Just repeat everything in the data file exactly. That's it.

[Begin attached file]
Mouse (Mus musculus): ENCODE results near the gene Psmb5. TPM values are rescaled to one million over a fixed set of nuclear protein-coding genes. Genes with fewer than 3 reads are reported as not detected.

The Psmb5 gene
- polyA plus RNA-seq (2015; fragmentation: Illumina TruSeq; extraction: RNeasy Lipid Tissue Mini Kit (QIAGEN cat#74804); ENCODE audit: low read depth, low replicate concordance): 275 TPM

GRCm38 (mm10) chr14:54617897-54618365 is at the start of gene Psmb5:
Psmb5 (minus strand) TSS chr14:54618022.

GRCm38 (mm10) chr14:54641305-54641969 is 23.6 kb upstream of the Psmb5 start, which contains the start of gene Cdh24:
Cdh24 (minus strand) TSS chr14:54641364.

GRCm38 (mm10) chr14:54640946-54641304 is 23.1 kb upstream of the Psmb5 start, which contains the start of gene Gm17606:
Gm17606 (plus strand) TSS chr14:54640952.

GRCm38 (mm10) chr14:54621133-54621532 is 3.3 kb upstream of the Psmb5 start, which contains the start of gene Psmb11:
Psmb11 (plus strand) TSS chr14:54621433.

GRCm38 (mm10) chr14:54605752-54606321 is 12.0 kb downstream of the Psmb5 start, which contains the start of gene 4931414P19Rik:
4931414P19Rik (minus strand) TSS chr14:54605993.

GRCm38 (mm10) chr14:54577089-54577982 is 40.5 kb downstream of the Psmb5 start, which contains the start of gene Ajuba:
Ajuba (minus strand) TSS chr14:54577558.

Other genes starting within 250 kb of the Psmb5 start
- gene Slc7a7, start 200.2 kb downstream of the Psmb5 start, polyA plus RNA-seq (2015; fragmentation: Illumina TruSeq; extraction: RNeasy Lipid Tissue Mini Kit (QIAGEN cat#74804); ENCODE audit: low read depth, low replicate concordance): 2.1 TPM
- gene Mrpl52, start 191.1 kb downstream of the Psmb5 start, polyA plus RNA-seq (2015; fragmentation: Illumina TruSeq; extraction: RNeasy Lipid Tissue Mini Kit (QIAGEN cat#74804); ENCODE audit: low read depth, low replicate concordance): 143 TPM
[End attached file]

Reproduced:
Mouse (Mus musculus): ENCODE results near the gene Psmb5. TPM values are rescaled to one million over a fixed set of nuclear protein-coding genes. Genes with fewer than 3 reads are reported as not detected.

The Psmb5 gene
- polyA plus RNA-seq (2015; fragmentation: Illumina TruSeq; extraction: RNeasy Lipid Tissue Mini Kit (QIAGEN cat#74804); ENCODE audit: low read depth, low replicate concordance): 275 TPM

GRCm38 (mm10) chr14:54617897-54618365 is at the start of gene Psmb5:
Psmb5 (minus strand) TSS chr14:54618022.

GRCm38 (mm10) chr14:54641305-54641969 is 23.6 kb upstream of the Psmb5 start, which contains the start of gene Cdh24:
Cdh24 (minus strand) TSS chr14:54641364.

GRCm38 (mm10) chr14:54640946-54641304 is 23.1 kb upstream of the Psmb5 start, which contains the start of gene Gm17606:
Gm17606 (plus strand) TSS chr14:54640952.

GRCm38 (mm10) chr14:54621133-54621532 is 3.3 kb upstream of the Psmb5 start, which contains the start of gene Psmb11:
Psmb11 (plus strand) TSS chr14:54621433.

GRCm38 (mm10) chr14:54605752-54606321 is 12.0 kb downstream of the Psmb5 start, which contains the start of gene 4931414P19Rik:
4931414P19Rik (minus strand) TSS chr14:54605993.

GRCm38 (mm10) chr14:54577089-54577982 is 40.5 kb downstream of the Psmb5 start, which contains the start of gene Ajuba:
Ajuba (minus strand) TSS chr14:54577558.

Other genes starting within 250 kb of the Psmb5 start
- gene Slc7a7, start 200.2 kb downstream of the Psmb5 start, polyA plus RNA-seq (2015; fragmentation: Illumina TruSeq; extraction: RNeasy Lipid Tissue Mini Kit (QIAGEN cat#74804); ENCODE audit: low read depth, low replicate concordance): 2.1 TPM
- gene Mrpl52, start 191.1 kb downstream of the Psmb5 start, polyA plus RNA-seq (2015; fragmentation: Illumina TruSeq; extraction: RNeasy Lipid Tissue Mini Kit (QIAGEN cat#74804); ENCODE audit: low read depth, low replicate concordance): 143 TPM